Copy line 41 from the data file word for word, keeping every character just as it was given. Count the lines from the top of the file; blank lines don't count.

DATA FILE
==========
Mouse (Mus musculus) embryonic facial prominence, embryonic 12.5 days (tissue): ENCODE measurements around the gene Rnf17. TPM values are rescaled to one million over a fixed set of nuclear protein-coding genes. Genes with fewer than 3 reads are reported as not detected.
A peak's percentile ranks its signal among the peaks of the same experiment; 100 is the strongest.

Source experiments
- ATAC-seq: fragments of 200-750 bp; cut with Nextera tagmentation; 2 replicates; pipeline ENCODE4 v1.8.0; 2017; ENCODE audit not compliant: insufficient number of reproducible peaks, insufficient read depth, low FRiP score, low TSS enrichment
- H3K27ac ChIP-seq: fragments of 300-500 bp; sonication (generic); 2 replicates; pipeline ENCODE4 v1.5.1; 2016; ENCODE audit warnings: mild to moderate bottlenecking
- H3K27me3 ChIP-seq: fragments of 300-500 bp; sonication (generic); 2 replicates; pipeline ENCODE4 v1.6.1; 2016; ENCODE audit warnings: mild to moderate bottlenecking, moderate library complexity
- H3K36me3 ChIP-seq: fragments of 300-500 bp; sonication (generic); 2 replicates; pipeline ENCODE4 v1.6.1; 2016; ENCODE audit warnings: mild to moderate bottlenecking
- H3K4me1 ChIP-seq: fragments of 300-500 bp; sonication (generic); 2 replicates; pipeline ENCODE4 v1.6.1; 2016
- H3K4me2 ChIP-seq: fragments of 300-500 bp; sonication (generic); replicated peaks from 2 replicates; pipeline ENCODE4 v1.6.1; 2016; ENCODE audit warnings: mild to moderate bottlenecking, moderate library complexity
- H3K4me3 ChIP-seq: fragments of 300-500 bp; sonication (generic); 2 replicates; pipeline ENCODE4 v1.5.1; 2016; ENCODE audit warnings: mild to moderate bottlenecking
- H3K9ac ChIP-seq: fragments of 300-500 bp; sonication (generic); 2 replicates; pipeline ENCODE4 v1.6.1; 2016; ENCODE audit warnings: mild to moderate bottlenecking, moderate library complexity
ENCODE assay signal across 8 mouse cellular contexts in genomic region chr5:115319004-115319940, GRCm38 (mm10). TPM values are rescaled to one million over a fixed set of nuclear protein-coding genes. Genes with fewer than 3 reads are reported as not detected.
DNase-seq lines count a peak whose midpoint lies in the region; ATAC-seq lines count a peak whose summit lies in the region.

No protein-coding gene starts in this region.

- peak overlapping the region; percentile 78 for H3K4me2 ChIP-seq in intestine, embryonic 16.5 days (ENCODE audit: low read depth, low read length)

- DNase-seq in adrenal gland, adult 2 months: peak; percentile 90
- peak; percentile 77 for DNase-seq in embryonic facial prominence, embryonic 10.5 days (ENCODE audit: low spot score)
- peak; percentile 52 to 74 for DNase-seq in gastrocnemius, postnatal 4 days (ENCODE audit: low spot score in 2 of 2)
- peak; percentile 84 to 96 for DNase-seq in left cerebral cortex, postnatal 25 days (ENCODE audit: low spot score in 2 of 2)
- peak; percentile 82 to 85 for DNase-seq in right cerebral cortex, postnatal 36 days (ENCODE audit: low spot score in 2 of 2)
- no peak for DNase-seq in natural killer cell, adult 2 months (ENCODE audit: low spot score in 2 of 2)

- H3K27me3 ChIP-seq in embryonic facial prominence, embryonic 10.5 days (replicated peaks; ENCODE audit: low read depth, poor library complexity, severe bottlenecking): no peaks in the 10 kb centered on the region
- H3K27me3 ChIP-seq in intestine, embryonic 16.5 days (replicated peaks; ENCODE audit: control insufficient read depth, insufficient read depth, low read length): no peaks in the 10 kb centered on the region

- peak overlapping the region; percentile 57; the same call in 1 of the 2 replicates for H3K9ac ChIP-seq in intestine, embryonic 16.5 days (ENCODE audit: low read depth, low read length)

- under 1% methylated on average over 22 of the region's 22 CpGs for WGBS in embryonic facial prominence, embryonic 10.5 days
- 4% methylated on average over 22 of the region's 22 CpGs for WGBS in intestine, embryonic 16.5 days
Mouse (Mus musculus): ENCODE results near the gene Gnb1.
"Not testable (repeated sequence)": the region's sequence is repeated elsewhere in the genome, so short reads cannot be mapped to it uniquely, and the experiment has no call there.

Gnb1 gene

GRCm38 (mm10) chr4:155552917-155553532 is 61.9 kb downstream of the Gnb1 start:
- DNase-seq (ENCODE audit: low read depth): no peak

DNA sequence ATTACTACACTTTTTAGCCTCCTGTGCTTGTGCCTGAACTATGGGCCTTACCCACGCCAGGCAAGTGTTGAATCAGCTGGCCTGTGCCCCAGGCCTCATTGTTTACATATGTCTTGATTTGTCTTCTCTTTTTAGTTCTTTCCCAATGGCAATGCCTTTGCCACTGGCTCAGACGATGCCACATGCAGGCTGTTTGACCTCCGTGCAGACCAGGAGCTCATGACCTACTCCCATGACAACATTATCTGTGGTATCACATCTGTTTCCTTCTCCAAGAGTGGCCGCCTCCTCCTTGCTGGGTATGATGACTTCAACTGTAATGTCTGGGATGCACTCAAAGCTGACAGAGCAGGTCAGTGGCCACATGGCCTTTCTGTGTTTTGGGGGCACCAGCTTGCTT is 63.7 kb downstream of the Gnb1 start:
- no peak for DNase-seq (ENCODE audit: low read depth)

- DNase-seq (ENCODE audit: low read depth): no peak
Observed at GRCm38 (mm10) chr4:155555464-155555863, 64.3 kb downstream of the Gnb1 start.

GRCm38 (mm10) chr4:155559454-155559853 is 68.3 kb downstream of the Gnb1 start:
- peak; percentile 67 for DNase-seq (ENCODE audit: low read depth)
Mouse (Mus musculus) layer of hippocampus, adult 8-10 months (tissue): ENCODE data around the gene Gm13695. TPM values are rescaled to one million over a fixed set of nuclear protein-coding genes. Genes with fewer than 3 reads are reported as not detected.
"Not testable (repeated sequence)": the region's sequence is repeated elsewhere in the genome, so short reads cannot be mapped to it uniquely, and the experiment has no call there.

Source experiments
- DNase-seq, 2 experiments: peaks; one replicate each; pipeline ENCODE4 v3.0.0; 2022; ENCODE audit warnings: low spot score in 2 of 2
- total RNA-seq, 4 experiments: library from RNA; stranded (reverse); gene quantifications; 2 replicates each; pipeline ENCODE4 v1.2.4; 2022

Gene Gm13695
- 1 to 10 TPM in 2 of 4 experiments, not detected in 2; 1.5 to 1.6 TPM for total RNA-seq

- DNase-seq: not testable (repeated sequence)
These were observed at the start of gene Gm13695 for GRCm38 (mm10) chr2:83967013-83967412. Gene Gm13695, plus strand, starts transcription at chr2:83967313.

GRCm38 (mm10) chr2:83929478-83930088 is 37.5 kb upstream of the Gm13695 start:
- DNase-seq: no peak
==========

- DNase-seq, 2 experiments: peaks; one replicate each; pipeline ENCODE4 v3.0.0; 2022; ENCODE audit warnings: low spot score in 2 of 2